Except for a select lucky few, for most of us, our calling is not something that we inherently know. Far from it. Almost all of the people he interviewed found their calling after great difficulty.

'They had made mistakes before getting it right. For instance, the catfish farmer used to be an investment banker, the truck driver had been an entertainment lawyer, a chef had been an academic, and the police officer was a Harvard MBA. Everyone discovered latent talents that weren't in their skill sets at age 25.'

Most of us don't get epiphanies. We only get a whisper, a faint urge. That's it. It's up to us to make the discovery.

'This lesson in late, hard-fought discovery is good news. What it means is that today's confused can be tomorrow's dedicated. The current difficult climate serves as a form of reckoning. The tougher the times, the more clarity you gain about the difference between what really matters and what you only pretend to care about.'

The thing is, most people have good instincts about where they belong. But they make poor choices and waste productive years on the wrong work because of a number of basic assumptions we have about the work we are supposed to have.

'These are stumbling blocks that we need to uproot before we can find our way to where we really belong,' said Mr Bronson.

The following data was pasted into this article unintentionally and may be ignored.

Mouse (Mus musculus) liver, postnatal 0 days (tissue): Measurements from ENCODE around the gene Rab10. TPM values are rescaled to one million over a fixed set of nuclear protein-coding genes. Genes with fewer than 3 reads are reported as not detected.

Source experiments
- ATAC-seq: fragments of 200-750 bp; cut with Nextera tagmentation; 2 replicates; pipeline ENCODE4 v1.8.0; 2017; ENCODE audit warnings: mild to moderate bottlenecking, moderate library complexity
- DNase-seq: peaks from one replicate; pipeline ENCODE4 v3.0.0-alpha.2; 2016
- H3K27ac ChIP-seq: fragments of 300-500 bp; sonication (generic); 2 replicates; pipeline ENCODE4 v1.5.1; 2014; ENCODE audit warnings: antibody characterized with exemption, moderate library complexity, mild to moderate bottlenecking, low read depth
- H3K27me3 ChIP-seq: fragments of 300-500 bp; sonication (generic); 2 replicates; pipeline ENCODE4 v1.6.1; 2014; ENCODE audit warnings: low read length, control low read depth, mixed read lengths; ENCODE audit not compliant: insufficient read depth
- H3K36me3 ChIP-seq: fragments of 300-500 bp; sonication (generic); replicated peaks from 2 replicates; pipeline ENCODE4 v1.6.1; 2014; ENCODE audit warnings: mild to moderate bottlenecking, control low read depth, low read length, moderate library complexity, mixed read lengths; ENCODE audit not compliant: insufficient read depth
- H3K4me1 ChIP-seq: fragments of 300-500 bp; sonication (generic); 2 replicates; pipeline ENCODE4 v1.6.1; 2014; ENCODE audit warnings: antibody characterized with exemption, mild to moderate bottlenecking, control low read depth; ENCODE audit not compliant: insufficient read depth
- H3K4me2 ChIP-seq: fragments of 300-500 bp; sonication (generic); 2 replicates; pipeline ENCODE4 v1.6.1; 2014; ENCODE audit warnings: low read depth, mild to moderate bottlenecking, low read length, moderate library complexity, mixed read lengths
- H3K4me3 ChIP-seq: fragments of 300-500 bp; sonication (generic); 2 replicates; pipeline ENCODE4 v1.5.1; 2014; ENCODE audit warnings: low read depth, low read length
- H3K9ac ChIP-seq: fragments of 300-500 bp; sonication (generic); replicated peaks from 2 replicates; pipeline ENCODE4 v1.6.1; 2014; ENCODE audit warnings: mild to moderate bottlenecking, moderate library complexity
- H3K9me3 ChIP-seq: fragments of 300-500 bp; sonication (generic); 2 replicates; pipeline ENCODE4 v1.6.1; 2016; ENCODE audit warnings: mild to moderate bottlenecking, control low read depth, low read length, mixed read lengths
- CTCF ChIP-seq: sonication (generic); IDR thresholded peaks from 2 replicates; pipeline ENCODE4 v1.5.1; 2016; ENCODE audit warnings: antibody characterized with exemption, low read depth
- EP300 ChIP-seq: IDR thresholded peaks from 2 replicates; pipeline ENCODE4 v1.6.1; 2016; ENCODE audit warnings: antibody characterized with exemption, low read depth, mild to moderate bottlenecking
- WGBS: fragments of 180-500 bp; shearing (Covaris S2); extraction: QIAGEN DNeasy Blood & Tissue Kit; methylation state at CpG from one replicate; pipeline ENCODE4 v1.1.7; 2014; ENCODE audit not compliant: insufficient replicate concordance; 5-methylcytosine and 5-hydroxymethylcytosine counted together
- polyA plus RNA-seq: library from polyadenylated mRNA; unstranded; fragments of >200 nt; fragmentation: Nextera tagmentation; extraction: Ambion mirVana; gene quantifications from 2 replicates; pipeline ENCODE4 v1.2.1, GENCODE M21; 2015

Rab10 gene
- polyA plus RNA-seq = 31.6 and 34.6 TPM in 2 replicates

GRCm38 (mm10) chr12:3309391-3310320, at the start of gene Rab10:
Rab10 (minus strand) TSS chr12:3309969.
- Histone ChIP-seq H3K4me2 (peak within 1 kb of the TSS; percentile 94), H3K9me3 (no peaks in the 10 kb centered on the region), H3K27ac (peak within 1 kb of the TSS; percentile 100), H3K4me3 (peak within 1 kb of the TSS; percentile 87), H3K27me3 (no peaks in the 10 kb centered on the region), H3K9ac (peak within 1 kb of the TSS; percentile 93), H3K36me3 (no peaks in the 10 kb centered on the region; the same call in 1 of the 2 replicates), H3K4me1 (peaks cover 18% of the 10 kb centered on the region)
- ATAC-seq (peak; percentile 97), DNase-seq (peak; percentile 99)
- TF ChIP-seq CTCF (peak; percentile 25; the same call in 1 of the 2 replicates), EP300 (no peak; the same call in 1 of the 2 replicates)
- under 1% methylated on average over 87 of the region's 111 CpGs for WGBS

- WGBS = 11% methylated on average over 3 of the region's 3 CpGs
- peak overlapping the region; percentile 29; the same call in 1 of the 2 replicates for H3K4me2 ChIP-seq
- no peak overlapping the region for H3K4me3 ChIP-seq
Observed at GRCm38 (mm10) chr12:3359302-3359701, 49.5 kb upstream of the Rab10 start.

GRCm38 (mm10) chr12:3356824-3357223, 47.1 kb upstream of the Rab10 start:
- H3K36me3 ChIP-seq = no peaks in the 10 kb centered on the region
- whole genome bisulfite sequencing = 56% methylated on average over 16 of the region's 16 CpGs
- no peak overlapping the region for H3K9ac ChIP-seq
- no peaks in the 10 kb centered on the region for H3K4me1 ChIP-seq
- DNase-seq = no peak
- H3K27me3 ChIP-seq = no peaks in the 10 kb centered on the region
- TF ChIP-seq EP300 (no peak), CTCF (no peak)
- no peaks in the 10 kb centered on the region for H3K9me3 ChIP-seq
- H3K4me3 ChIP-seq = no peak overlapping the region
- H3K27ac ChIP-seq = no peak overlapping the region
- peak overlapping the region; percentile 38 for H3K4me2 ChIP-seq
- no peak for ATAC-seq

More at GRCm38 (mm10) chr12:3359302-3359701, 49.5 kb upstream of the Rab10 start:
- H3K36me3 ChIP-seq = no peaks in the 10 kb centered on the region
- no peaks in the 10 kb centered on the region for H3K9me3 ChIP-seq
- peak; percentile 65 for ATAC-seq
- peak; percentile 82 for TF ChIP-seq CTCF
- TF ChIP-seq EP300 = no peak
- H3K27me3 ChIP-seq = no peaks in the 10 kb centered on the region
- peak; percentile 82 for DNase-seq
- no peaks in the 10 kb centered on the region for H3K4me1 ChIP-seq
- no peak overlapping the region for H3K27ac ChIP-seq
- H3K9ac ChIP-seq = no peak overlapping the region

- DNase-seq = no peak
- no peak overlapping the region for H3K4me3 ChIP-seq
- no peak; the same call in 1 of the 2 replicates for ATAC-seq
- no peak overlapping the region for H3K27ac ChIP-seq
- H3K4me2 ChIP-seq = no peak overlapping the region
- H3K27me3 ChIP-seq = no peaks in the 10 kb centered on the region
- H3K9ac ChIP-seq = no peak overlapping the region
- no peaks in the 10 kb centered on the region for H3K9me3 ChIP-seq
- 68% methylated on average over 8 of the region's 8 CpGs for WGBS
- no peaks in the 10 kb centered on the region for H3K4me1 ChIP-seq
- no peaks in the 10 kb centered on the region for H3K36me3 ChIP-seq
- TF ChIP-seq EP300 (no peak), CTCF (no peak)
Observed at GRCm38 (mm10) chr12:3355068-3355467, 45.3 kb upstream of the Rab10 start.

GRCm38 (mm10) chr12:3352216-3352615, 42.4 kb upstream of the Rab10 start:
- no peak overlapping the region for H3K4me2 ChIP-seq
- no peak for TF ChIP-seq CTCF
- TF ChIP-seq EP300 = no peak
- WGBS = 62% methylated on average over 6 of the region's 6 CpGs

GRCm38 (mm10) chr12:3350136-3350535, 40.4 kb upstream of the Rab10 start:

Money and meaning

One common false assumption is that I would make my money first, and when I have enough money, I'd walk away and use my savings to fund my dreams.

It turns out that people hardly walk away even after they have achieved financial independence. 'Making money is such hard work that it changes you. It requires more sacrifices than anyone expects. You become so emotionally invested in that world - and psychologically adapted to it - that you don't really want to ditch it.'

Money is not the shortest route to freedom. 'The shortest route to the good life involves building the confidence that you can live happily within your means. It's scary to imagine living on less. But embracing your dreams is surprisingly liberating. Instilled with a sense of purpose, your spending habits naturally reorganise, because you discover that you need less.'

Next, 'What am I good at?' is the wrong starting point. People who attempt to deduce an answer usually end up mistaking intensity for passion. To the heart, they are vastly different. Intensity comes across as a pale busyness, while passion is meaningful and fulfilling, said Mr Bronson. A simple test: Is your choice something that will stimulate you for a year or something that you can be passionate about for 10 years?

But stimulating work is not an end in itself. In the past decade, the working world has become a battleground for the struggle between the boring and the stimulating, he noted. We think that work should not only be challenging and meaningful, but also invigorating and entertaining.